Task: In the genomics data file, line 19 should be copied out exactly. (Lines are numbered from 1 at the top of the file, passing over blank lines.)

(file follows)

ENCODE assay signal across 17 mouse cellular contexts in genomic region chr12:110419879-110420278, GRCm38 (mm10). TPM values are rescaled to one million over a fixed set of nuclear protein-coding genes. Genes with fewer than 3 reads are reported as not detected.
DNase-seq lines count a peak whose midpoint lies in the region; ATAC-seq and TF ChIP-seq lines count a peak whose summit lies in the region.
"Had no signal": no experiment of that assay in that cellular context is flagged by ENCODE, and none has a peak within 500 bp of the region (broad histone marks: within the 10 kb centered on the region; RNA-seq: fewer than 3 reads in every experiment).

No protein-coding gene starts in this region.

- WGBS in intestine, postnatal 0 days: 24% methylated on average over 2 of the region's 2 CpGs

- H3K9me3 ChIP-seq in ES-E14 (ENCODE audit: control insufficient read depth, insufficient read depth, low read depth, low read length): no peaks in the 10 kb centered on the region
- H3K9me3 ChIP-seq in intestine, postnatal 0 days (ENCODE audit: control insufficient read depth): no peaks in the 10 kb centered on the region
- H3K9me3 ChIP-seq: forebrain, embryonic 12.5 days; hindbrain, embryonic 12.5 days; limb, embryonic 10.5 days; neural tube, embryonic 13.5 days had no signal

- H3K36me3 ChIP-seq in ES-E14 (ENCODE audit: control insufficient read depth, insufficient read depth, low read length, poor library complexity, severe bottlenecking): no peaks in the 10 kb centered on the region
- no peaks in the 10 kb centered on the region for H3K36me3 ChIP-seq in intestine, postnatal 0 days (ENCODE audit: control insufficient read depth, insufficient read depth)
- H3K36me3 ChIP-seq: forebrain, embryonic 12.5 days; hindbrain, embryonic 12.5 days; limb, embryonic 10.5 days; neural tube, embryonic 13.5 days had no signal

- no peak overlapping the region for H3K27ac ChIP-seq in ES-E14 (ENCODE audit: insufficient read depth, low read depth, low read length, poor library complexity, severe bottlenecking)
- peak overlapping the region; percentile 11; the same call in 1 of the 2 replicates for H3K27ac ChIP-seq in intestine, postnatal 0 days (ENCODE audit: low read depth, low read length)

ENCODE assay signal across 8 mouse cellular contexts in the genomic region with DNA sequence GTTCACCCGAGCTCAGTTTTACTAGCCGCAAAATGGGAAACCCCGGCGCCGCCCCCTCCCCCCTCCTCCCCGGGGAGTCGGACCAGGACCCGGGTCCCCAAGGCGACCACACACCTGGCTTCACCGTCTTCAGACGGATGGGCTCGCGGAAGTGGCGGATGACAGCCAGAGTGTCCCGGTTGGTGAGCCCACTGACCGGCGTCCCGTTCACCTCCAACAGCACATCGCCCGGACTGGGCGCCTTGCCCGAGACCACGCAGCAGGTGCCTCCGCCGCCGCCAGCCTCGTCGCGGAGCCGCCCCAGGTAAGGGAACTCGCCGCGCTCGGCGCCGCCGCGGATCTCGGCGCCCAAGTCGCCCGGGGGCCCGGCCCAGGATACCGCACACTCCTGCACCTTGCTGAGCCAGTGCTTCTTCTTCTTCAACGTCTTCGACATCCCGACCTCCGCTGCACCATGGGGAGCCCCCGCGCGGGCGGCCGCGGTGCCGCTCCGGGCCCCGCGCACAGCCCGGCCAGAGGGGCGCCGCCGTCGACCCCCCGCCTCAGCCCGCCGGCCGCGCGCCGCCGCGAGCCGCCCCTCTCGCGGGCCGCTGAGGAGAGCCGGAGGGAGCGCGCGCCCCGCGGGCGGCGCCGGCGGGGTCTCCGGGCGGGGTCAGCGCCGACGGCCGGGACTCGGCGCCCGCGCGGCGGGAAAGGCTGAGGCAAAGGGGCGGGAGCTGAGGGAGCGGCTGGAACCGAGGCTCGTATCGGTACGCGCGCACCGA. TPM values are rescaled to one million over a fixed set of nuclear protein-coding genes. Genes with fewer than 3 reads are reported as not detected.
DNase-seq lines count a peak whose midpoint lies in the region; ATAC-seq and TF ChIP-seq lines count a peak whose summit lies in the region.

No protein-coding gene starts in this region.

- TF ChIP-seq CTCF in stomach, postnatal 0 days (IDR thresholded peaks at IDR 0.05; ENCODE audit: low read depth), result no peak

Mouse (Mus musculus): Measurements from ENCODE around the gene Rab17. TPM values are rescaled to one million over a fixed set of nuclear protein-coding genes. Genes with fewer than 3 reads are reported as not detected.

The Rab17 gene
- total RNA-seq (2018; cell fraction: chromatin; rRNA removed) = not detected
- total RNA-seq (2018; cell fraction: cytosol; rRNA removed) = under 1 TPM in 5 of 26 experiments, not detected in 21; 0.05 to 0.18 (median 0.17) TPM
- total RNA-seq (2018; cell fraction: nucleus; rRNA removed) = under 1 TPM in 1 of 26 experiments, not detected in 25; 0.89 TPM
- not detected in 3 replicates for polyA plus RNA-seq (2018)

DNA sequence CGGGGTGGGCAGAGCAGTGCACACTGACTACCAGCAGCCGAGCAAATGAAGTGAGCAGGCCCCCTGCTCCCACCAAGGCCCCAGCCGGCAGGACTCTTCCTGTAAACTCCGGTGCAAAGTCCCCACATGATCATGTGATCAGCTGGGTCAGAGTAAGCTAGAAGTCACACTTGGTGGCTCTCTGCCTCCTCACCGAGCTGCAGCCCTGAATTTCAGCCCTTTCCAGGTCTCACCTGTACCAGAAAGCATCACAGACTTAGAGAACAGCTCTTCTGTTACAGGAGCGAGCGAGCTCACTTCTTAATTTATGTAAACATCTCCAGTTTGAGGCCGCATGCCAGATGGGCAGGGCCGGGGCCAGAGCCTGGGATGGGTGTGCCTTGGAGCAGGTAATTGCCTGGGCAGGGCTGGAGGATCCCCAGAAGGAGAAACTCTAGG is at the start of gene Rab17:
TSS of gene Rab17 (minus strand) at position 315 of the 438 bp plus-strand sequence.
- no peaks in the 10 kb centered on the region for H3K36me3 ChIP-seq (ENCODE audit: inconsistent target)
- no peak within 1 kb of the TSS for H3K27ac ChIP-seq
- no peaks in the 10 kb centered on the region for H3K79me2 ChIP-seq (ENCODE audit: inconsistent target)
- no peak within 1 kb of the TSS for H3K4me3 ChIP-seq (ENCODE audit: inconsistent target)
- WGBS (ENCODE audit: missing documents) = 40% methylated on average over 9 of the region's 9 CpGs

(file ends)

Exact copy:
The Rab17 gene